It has not been a great few days in court for long-time Trump ally Roger Stone, who on Thursday was sentenced to forty months in prison by Judge Amy Berman Jackson. Stone’s attorneys had filed on Friday calling for her recusal.
On Sunday his attempt to get her removed failed when she rejected his lawyers’ arguments and vigorously defended her impartiality.
In the court filing she insisted that she had been fair to Stone “even after he took to social media to intimidate the Court, after he violated conditions imposed by the Court, after he was convicted at trial, and after he was sentenced to a term of incarceration.”
She went on to say that the attempt to remove her appeared to be “nothing more than an attempt to use the Court’s docket to disseminate a statement for public consumption that has the words ‘judge’ and ‘biased’ in it.”
In sentencing Stone, Jackson had said that the veteran Republican operative’s lies to lawmakers investigating Russian interference in the 2016 presidential election amounted to a threat to American democracy. Stone was convicted of lying to the Intelligence Committee about his attempts to contact Julian Assange’s WikiLeaks.
Over on the Outside The Beltway blog James Joyner has some stinging words for Tom Steyer, who he describes as “the vanity candidate”
“I’ve long viewed Tom Steyer’s quest for the Democratic presidential nomination as a bad joke. He has never held elective office and was pretty much a non-entity on the national scene before his announcement. He has spent millions of dollars manipulating the DNC’s insipid rules and managed to get on the debate stage, where he’s mostly been ignored. So far, that’s gotten him to 2.2% in the national polls.”
Joyner goes on to argue that Steyer’s presence as a spoiler in South Carolina risks, if not handing the nomination over to Bernie Sanders outright, at least doing enough to damage to any chance that Joe Biden could use South Carolina to pick up some campaign momentum.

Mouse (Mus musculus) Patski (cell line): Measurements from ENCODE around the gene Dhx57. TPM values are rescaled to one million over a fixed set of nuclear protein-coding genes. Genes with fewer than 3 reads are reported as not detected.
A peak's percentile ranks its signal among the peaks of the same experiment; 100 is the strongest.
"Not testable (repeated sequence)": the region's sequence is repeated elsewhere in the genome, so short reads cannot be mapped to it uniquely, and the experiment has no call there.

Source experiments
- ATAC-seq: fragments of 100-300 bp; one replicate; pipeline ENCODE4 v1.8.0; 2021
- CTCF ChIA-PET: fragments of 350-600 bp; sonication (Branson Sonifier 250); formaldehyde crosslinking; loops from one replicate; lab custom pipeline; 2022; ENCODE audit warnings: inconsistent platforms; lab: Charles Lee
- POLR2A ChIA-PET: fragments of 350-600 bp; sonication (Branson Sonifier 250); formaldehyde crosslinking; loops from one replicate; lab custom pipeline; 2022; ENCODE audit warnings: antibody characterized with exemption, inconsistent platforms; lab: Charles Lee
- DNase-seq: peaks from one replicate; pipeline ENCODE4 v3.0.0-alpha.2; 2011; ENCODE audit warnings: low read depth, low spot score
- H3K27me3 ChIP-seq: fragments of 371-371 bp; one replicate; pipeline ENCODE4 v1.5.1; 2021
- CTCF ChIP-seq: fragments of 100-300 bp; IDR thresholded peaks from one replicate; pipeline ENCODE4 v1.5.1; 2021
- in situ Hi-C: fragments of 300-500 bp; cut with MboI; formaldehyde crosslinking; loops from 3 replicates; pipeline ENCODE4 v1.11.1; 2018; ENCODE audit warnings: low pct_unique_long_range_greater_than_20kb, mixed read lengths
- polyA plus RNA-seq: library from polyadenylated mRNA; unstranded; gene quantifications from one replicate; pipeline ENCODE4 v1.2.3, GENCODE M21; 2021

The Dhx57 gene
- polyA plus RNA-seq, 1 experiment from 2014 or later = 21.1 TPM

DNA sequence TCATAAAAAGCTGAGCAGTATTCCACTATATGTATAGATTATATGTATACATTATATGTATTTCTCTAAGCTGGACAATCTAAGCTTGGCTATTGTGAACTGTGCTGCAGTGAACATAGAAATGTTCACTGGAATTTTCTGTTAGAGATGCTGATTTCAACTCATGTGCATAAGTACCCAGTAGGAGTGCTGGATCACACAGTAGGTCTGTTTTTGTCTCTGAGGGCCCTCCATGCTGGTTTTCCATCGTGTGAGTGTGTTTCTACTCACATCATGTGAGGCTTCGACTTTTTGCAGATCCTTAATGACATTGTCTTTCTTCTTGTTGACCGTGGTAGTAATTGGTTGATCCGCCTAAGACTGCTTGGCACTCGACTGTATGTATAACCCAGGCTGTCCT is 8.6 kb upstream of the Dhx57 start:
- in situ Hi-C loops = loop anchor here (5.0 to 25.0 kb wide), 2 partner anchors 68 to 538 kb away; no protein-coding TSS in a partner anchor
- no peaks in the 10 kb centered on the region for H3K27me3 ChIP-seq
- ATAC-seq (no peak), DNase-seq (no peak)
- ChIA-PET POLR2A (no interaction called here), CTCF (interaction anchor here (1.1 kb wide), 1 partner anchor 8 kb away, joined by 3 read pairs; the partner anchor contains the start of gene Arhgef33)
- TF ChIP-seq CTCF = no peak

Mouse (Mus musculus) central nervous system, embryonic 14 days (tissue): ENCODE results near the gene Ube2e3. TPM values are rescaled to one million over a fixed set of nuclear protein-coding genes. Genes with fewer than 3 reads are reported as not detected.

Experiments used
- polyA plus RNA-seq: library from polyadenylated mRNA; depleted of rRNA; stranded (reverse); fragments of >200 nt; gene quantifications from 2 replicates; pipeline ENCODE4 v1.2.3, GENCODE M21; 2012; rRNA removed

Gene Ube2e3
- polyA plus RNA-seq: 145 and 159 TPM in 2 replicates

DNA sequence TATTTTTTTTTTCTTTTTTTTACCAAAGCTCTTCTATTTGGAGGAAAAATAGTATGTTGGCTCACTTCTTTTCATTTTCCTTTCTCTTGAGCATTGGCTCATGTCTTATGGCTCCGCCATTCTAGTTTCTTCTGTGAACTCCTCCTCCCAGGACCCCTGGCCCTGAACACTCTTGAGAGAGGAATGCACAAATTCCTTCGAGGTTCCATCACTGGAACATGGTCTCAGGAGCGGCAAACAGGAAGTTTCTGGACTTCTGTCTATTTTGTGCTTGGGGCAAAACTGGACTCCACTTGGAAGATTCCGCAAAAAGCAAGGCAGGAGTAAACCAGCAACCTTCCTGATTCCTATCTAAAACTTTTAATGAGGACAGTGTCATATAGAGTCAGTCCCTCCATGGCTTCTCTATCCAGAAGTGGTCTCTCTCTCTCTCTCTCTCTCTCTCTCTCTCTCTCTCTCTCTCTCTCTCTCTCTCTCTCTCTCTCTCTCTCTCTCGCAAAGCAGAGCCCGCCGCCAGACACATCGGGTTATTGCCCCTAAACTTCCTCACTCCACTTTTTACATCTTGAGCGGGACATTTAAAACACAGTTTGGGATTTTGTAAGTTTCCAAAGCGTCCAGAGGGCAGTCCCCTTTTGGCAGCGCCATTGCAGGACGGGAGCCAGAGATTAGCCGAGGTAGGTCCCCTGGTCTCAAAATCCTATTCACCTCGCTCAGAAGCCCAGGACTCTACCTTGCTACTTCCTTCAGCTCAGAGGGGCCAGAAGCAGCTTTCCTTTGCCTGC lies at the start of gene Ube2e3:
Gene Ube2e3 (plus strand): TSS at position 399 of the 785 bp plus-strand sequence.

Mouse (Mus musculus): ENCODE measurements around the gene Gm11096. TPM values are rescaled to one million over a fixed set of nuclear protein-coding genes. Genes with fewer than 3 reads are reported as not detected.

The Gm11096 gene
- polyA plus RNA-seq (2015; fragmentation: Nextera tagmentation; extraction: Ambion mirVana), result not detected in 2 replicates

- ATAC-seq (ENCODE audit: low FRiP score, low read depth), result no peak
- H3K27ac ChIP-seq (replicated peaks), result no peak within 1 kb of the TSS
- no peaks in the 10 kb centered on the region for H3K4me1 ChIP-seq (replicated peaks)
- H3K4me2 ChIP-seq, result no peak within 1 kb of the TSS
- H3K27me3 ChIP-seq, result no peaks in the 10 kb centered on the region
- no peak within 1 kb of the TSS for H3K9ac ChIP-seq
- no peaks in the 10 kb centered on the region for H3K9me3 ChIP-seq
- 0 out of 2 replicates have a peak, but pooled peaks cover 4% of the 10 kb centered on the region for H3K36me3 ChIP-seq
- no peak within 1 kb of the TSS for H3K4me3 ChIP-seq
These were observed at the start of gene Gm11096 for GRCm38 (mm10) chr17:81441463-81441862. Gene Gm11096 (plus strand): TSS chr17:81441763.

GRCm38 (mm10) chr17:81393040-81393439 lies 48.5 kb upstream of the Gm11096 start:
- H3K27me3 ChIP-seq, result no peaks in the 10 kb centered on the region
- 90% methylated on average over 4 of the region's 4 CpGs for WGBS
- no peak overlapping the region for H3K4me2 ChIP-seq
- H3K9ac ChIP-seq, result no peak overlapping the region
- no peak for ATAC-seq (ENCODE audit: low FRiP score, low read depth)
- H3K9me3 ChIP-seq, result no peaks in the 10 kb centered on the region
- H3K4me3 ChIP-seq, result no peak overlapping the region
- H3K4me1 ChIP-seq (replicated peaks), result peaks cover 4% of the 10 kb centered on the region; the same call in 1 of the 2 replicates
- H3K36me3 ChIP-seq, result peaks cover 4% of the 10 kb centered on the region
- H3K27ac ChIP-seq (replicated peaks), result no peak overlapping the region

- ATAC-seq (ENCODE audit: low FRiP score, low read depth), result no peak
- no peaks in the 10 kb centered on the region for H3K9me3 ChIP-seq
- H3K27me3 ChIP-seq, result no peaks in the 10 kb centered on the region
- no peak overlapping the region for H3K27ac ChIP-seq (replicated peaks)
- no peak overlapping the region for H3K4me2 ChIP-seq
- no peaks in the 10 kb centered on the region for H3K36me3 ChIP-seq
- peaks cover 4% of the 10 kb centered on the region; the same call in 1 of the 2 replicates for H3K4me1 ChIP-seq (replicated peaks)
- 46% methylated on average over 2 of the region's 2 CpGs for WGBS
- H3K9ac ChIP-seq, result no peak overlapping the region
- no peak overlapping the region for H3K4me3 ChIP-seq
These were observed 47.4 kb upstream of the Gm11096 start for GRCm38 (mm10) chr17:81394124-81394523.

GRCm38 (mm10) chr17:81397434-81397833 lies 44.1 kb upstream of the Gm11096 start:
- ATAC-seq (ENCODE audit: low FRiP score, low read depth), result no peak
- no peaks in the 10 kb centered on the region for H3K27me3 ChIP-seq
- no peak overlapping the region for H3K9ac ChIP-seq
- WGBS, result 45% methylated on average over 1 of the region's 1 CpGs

Read in full: “Steyer as South Carolina Spoiler”
As Super Tuesday approaches and with his debate debut behind him, at the Guardian we’ve been taking a closer look at Mike Bloomberg – the billionaire candidate.
Here’s part two of our series on Bloomberg, from Amanda Holpuch in New York, asking “Can Mike Bloomberg buy his way to the White House?”
“A key issue with trying to buy the presidency is that if a candidate isn’t relying on small donors, it is more difficult to establish their actual popularity among the electorate. That’s why in normal election years, the parties would usually be leaning toward candidates who demonstrated how well-liked they are through many donations. But half a billion dollars goes a long way in a US election.”
It’s also worth noting today that the Bloomberg campaign has bought ad-space in the influential Axios newsletter. If you don’t catch the words “A message from Mike Bloomberg 2020” in the small-print, it looks like one of their top stories is “Bloomberg is the strongest Democrat to take on Trump in November”. Sanders, Biden, Warren and the rest would be sure to disagree.
There really are some incredible photos coming out of Trump’s visit to India today. This shot might give you an idea of the scale of the audience that Narendra Modi and the US president were addressing.
The Sardar Vallabhbhai Patel Stadium, where the rally took place, has a seated capacity of 110,000 and is the second largest sports stadium in the world. This image gives an indication of the security precautions placed around the two leaders.
My colleague Hannah Ellis-Petersen was there and has a full report.
“Archna Singh, 31, was among the locals from Ahmedabad who had turned out for the rally and had brought her two children. ‘This is a very exciting day for us, to have the US president here shows how India is a very important country,’ she said. ‘This good relationship will make us stronger.’”
The president’s visit has now moved on to the world famous Taj Mahal monument.
There is sometimes speculation on whether Trump actually writes some of the more official sounding tweets on his timeline in person, but I think we can safely assume that he isn’t typing these Hindi ones out himself today.
This one does sound very much like the president’s own words in translation though: “America and India will strengthen their countries, enrich their people, make big dreamers bigger and make their future brighter than ever … and this is only the beginning.”
Assange extradition hearing commences in London
Something to watch for in London today: Julian Assange is set for his latest face off with the US government as his extradition hearing begins in the British courts.
Assange is wanted on 18 charges over the publication of US cables a decade ago, and faces up to 175 years in jail. He is accused of working with former US army intelligence analyst Chelsea Manning to leak hundreds of thousands of classified documents.